Late actress Sacheen Littlefeather was a Native American icon, an activist famous for being the first Native American woman to ever go on stage at the Oscars to decline Marlon Brando’s Oscar in 1973.
But for her younger siblings, she was a liar and a fraud.
In a new investigative report published in the San Francisco Chronicle, Rosaline Cruz and Trudy Orlandi have said that their sister, who died earlier this month, faked Native American ancestry.
"It's disgusting to the heritage of the tribal people. And it's just… insulting to my parents,” said Orlandi. “It's a lie."
Throughout her life, Littlefeather claimed both Apache and Yaqui heritage through her father. Her sisters, however, stated that their family had no links to any tribal heritage.
“My father was who he was. His family came from Mexico. And my dad was born in Oxnard [California],” explained Orlandi.
Speaking about her sister’s “fraudulent” identity, she added: “It was more prestigious to be an American Indian than it was to be Hispanic in her mind.”
The article’s author Jacqueline Keeler writes that Littlefeather’s birth name was Marie Louise Cruz, and that she found no evidence of any connection that her father, Manuel Ybarra Cruz, had to Native American ancestry.
Setting the record straight
Orlandi and Cruz said that their decision to go on the record and speak out against their sister stems from the desire to clear their parents’ names and reputations.
Littlefeather had previously affirmed that she grew up in poverty and that her father was abusive.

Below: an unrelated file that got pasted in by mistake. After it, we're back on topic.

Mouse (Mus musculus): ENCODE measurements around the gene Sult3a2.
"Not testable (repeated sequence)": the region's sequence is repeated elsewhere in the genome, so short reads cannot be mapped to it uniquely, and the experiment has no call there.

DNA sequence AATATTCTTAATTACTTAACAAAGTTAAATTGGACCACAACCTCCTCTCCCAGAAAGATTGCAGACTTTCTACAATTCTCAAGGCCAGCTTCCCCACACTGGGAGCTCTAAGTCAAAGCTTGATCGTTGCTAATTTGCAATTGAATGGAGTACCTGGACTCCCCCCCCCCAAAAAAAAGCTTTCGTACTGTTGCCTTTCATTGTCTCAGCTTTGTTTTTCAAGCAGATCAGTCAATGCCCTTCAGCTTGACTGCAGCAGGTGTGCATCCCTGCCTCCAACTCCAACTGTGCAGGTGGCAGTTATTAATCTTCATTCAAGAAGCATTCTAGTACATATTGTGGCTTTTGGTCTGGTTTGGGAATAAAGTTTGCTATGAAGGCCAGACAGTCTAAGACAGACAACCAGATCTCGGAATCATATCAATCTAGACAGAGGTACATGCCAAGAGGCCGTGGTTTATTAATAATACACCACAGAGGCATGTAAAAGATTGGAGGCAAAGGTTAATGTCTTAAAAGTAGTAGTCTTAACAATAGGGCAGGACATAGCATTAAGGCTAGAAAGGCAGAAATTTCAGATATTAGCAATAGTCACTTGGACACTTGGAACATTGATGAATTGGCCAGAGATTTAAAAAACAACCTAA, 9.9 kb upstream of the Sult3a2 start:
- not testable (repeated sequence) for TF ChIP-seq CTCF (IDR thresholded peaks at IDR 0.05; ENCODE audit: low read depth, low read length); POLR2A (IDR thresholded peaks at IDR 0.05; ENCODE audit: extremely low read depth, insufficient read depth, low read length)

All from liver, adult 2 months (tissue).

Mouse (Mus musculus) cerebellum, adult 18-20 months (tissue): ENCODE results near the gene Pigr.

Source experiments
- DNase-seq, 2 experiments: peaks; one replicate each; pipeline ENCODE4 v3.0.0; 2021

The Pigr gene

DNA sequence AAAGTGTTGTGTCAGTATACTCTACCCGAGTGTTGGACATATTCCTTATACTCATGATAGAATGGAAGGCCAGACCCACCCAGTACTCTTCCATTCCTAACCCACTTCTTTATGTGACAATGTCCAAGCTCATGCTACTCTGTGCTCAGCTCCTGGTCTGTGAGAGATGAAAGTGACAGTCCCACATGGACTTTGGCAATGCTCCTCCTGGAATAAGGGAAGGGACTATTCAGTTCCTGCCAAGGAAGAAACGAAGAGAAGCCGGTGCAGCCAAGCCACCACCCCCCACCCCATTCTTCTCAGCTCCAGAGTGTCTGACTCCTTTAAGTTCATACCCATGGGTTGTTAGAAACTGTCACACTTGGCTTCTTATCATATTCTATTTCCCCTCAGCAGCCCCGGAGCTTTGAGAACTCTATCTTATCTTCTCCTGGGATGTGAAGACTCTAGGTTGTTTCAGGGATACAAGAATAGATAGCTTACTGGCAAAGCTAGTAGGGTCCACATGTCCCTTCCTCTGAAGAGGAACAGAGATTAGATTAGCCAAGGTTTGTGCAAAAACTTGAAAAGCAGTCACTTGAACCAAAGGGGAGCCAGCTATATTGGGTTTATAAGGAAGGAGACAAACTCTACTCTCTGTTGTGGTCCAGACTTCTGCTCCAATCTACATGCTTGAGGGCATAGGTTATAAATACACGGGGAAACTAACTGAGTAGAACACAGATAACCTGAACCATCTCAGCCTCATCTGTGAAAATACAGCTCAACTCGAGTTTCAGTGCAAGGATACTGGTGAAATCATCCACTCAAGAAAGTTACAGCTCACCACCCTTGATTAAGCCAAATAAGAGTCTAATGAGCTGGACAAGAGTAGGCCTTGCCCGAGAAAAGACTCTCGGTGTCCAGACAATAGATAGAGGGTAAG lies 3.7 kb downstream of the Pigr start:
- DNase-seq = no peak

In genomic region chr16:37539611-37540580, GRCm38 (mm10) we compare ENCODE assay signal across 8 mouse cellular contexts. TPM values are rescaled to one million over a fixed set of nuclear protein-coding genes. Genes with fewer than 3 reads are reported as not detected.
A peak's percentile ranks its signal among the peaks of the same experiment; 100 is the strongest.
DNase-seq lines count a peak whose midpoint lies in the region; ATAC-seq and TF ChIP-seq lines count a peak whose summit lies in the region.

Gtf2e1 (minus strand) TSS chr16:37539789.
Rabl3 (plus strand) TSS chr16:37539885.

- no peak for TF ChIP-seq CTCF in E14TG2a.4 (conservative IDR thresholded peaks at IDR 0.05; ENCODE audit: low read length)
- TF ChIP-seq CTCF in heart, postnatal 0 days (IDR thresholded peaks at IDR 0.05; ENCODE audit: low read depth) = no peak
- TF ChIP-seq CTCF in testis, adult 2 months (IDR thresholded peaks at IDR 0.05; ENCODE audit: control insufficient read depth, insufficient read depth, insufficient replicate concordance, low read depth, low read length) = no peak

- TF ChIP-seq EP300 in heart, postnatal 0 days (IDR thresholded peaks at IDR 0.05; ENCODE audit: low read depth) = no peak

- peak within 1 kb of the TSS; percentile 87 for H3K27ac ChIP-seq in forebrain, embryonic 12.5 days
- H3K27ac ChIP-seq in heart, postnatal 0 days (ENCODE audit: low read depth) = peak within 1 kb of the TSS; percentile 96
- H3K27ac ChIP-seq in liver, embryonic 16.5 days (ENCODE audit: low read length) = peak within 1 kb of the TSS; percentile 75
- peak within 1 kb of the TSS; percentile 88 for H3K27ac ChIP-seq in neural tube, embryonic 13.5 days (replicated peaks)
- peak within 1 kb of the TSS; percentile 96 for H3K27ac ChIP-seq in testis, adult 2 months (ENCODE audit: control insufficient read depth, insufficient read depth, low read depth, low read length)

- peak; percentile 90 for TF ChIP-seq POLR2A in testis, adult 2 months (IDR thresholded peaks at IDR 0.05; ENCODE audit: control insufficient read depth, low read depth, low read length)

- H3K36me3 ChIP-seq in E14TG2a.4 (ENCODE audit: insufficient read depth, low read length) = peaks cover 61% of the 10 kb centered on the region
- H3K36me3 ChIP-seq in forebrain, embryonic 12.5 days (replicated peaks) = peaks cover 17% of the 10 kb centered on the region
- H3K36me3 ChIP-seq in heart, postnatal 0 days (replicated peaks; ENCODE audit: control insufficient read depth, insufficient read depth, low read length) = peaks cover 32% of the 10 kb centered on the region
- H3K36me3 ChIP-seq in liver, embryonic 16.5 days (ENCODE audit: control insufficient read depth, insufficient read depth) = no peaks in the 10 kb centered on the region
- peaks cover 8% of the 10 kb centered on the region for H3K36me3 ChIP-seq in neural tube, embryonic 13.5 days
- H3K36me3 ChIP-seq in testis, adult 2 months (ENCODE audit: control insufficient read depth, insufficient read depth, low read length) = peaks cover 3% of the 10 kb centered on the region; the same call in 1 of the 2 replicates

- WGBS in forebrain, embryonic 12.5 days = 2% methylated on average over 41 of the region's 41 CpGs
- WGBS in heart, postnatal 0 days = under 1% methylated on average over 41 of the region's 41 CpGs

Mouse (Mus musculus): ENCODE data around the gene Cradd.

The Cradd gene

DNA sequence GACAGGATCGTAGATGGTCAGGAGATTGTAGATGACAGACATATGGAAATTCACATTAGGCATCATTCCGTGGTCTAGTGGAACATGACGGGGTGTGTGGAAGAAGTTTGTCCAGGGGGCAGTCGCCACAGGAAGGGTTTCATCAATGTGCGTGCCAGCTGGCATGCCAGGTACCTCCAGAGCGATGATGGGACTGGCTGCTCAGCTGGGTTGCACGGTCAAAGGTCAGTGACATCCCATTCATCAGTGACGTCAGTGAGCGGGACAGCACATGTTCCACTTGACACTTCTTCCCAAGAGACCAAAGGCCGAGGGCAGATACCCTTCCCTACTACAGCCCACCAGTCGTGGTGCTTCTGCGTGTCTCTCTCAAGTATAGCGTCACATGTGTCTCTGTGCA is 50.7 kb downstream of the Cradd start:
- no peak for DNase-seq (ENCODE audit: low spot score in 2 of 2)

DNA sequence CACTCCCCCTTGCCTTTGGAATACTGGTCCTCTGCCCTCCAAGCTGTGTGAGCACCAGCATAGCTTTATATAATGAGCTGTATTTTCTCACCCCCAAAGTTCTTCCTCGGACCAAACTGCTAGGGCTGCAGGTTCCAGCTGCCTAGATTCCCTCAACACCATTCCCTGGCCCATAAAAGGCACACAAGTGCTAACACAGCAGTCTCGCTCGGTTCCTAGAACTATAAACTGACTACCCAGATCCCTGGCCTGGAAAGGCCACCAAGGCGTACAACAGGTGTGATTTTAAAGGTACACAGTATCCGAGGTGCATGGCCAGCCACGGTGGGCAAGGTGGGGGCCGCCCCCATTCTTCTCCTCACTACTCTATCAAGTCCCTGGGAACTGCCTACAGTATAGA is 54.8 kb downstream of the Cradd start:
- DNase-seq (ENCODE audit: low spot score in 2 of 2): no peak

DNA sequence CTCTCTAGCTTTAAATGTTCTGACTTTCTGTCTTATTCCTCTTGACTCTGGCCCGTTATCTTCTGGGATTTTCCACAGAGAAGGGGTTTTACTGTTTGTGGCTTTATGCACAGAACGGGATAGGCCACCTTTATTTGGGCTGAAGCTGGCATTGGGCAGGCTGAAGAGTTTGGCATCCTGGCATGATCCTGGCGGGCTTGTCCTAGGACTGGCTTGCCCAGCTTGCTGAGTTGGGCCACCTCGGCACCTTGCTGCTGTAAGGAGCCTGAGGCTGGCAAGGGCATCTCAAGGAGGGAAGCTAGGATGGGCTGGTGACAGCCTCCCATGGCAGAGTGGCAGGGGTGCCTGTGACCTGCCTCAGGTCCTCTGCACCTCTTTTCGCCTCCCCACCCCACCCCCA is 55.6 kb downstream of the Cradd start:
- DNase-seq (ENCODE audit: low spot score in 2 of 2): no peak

"My father was deaf and he had lost his hearing at 9 years old through meningitis," Cruz explained. "He was born into poverty. His father, George Cruz, was an alcoholic who was violent and used to beat him. And he was passed to foster homes and family. But my sister Sacheen took what happened to him."
“She also blasted him and said my father was mentally ill,” added Orlandi. “My father was not mentally ill.”
The sisters added that they found it troubling seeing their sister "being venerated as a saint" after the Academy officially apologized to her for the "abuse" and "emotional burden" that she carried following her appearance at the Academy Awards.
"Sacheen did not like herself," Orlandi said. "She didn't like being Mexican. So, yes, it was better for her that way to play someone else."
"The best way that I could think of summing up my sister is that she created a fantasy," Cruz added. "She lived in a fantasy, and she died in a fantasy."